What happens when an anti-authoritarian German psychotherapist falls in love with a Turkish policeman? A new German soap opera has the answer: All hell breaks loose.
"Turkish for Beginners" offers a great deal of entertainment disguised as a culture war
"Turkish for Beginners," a new soap opera which premiered on German public broadcaster ARD on Tuesday, is a highly entertaining bonanza of cultural stereotypes. In it, Doris Schneider, an anti-disciplinarian German therapist and mother of two, falls in love with Turkish policeman Metin Öztürk, a father of two as well. To the absolute horror of the children from both sides of the cultural divide, Doris (played by Anna Stieblich) and Metin (Adnan Maral) decide to move in with each other and conduct a risky, cross-cultural family merger.
Yagmur and Cem, Metin's children, are walking and talking cliches of young Turks living in Germany. Yagmur picks her room in the new apartment with a compass so that she can determine the direction of Mecca for her regular prayers. Cem, a quintessential wannabe macho, hangs out with his friends and speaks with a strong Turkish accent in order to sound street-smart and cool. He believes that a woman's place is next to the stove, but he's in for a big surprise when he finds out that his new stepmother can't cook.
A tough guy with a soft spot for Celine Dion
Appearances are, nonetheless, deceptive. Behind her stern, anti-Western facade, Yagmur secretly watches music videos on TV. Lena, Doris' daughter, is openly opposed to her mother's intercultural experiment, but deep down she finds her new family to be just whacky enough to have lots of fun with. And Cem, despite wanting to be a tough guy, falls in love with an Asian girl and writes a love letter under the unlikely poetic influence of Celine Dion, the exemplary queen of commercial sap.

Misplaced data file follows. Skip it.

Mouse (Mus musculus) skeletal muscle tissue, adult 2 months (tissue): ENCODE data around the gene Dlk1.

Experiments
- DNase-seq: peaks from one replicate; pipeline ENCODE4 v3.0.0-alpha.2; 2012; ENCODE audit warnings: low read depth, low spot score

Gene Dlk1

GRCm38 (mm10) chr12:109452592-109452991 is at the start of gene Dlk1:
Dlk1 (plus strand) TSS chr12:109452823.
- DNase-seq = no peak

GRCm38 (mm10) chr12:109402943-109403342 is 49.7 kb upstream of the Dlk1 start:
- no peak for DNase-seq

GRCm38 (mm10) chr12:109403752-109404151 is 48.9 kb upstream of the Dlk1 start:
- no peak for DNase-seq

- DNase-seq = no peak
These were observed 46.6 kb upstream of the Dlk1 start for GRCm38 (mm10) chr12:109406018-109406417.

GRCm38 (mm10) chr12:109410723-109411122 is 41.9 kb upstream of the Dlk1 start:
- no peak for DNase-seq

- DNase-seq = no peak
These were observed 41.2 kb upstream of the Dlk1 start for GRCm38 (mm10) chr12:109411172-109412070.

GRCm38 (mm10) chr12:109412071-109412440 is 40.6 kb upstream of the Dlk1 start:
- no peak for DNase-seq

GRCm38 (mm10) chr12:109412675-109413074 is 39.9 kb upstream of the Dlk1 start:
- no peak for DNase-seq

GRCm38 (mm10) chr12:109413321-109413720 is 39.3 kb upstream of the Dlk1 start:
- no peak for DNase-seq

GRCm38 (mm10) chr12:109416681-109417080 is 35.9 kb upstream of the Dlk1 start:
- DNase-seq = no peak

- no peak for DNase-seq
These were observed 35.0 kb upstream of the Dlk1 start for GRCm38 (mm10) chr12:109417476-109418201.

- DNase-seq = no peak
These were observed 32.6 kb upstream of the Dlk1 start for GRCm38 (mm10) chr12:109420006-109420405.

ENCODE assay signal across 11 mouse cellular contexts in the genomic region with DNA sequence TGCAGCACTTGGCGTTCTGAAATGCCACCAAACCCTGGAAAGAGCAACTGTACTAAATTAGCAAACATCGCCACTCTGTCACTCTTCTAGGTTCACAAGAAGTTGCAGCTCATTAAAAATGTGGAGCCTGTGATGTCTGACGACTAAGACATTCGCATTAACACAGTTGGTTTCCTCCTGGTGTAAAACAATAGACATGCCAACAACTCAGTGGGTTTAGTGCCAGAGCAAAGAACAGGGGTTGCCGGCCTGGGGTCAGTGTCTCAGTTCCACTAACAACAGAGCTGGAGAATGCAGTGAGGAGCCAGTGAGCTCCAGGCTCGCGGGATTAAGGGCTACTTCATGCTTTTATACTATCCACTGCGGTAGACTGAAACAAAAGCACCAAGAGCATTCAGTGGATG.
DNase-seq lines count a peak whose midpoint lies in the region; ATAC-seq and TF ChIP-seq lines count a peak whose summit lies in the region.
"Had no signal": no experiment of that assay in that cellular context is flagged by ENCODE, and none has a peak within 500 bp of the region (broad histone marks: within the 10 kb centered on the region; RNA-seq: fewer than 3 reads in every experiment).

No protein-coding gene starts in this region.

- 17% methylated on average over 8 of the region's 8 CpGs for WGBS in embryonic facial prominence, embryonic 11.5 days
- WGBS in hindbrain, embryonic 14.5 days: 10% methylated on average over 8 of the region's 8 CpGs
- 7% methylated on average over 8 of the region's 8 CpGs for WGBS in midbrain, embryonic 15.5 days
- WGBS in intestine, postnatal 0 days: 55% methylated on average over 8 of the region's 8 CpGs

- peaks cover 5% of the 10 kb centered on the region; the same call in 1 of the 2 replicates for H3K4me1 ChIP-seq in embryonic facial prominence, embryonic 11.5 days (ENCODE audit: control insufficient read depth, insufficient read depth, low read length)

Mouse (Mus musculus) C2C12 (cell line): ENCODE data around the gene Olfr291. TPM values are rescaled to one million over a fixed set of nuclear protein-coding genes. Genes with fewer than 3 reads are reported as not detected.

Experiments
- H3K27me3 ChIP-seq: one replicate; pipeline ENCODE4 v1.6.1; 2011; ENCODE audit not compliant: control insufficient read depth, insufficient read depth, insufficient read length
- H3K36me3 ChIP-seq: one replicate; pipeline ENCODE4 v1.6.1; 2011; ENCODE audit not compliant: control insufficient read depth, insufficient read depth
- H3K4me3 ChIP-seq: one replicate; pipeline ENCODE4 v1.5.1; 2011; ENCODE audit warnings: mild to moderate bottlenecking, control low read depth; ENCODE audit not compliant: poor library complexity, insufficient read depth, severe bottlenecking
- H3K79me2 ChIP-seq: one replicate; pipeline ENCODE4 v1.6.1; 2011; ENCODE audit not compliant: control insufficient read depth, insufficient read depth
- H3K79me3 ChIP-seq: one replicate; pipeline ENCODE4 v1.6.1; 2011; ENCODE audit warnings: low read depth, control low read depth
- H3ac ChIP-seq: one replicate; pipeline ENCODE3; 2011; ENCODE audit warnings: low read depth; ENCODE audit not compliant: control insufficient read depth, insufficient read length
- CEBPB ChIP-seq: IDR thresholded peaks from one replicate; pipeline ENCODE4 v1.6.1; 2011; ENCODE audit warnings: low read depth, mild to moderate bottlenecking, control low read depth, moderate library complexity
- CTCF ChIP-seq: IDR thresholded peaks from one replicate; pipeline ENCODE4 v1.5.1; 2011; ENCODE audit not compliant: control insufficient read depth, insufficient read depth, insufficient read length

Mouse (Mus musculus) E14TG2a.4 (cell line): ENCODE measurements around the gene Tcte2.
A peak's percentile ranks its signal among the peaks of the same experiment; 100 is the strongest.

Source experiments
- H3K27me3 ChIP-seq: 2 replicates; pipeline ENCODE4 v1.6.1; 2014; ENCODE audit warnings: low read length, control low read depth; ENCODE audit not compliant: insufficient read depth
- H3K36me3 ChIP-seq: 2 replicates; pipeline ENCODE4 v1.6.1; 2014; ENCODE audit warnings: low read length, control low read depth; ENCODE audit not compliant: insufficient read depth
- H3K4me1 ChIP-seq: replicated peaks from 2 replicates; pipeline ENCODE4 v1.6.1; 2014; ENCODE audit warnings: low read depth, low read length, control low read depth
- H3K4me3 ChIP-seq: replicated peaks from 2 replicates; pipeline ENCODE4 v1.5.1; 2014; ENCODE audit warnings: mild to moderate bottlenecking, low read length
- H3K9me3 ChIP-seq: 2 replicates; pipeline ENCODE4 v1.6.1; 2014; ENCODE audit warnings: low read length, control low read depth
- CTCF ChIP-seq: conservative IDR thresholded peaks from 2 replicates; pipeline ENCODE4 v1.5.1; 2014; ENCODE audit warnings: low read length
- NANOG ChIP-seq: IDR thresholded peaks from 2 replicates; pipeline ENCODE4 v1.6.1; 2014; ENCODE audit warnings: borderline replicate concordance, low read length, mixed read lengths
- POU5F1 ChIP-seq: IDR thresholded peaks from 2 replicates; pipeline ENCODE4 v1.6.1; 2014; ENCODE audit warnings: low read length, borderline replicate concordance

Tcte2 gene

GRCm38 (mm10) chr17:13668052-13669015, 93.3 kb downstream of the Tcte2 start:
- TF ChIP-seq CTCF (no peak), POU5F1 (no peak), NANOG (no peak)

"I orient myself on American TV shows, in which the whole ensemble has a chance to develop," soap author Bora Dagtekin said. "These are the stories in which inner conflicts are not only reserved for the leading character."
"Turkish for Beginners" is an exceptional show on German television. There is not a touch of political correctness in it, but it freshens up the usually rather stale TV portraits of foreigners in Germany.
Moving beyond the kebab joint
Teenage angst with a German-Turkish twist is the basis of the new ARD soap
"I find it highly critical that Turks always only work in kebab joints (on television)," said Michael Mangold, who leads the Institute for Media and Economics at the Karlsruhe Center for Art and Media Technology.
"Integration is the central goal of the current social policy," Mangold said.
But you wouldn't be able to guess that by watching German television. According to the Nuremberg Society for Consumer Research, German TV channels are not particularly interested in targeting their programs for the Turkish audience since Turks in Germany spend half of their television time watching Turkish channels via satellite dishes.
"That is probably because they do not feel they are being addressed by German television," Mangold said.
"Turkish for Beginners," however, offers a humorous and a long overdue peek into multicultural Germany without trying to be too controversial.
"We really watched how far we would go," Dagtekin said. "For me, it was important to approach cultural conflicts on an internal, familiar level without becoming political."